2. What are your hopes with regard to how the MRI hardware community might use the code and design files you shared?

We hope that by sharing the design files for our sensor-equipped implant, we can offer the community low-level access to and rapid prototyping of the methodology that we are proposing. We would like sensor-equipped implants to communicate with an MR scanner because we envision that this has strong potential to improve patient safety, reduce the burden and responsibilities shouldered by clinical personnel, and boost imaging performance and clinical efficiency. If more scientists and developers from academia and industry investigate this new approach, it is more likely that this methodology will be implemented in the clinic. We hope that sharing all the resources that we developed (hardware, firmware, software and their documentation) will increase our chances of reaching this goal in the shortest time possible.

OSI² ONE open-source low-field MRI build workshop in September 2023 at the PTB in Berlin

3. Your Open Source Imaging Initiative (OSI2) has existed since 2016 and has been a major part of the movement for open science in the area of MRI developments. Can you tell us about its origins, its current state, and where you see it going?

Driven by the lack of accessible MRI resources, OSI² was founded to stimulate the development of open-source software and hardware around MRI research. Because too few designs were (and still are) available evaluating/comparing performances of scientific breakthroughs, resources were (and are) being wasted on replicating existing work or reverse engineering closed-source commercial solutions. This problem of inaccessibility extends to the technology itself: MRI machines, powerful tools for diagnosis and treatment, remain prohibitively expensive, which limits many patients’ access to them. OSI² believes that sharing resources globally is a much more efficient way to tackle these challenges. Initially, we just wanted to encourage the community to share and support more software and hardware projects by providing a platform where their work can be highlighted. We wanted to form a community that believes in the idea of open-source science. But the ultimate goal was always to join up these dots at some point and build a complete open-source MRI research system that can be the basis for developing a medical device for use in clinics. There has been tremendous progress since then, and at the ISMRM in London in 2022, the first open-source low-field MRI prototype, the OSI² ONE v1, was presented. There is a large international group working on an upgrade of this first prototype into a robust, safe and well-documented reference scanner. This includes a lot of work around the process of regulatory approval, which will be shared as well, to create important blueprints that are currently lacking (https://www.a4im.ptb.de/home). At the same time, we are in the process to found the NGO Open Source Imaging Initiative. In this official body, we have a better tool to support the community and implement many more ideas for our open-source medical technology vision. So, the future is looking very bright and the current and growing experiences, blueprints, and infrastructure in the making can be translated to many other complex projects in the domain of open-source medical device development.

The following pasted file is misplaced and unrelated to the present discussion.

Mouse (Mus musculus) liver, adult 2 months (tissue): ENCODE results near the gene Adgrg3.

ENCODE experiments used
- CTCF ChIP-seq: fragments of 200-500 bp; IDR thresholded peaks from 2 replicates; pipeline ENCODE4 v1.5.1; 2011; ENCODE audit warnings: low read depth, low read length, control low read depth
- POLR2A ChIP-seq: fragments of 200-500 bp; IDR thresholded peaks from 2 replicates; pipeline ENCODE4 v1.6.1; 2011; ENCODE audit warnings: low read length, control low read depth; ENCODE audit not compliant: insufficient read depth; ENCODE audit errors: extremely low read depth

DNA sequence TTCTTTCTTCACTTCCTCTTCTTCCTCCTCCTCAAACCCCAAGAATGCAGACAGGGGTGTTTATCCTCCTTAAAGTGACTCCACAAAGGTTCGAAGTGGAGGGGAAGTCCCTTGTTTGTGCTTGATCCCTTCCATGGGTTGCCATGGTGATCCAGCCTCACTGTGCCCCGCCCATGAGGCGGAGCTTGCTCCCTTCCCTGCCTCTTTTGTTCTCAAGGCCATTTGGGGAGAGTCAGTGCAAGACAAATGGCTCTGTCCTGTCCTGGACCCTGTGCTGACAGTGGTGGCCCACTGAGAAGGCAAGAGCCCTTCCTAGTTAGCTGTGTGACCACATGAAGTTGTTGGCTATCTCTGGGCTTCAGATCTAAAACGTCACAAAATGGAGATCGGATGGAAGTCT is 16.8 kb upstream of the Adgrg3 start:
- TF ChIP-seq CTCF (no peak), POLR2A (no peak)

4. Are there any other reproducible research habits that you didn’t use for this paper but might be interested in trying in the future?

In the software domain, many tools, standards, and libraries exist to make life easier for an open-source project. As regards hardware, there is still some room for improvement and exploration. While we tried to share all the design files and significant checkpoints to ensure reproducibility for our paper, we acknowledge the need for further improvement in the documentation. Currently, we are actively working on a revised version of the hardware that will feature enhancements specifically tailored for manufacturing purposes. There are many other features that we consider useful and will try in the future such as: markdown-based documentation and automated scripting to help with versioning, but also other things like the generation and update of manuals, risk analysis etc., a map to track the location of reproduced designs, and test methods/scripts or videos of assembly and operation. Reflecting on past open-source projects, we have encountered challenges with obsolete parts. To mitigate this issue, we are trying to suggest alternative parts and encouraging feedback from the community.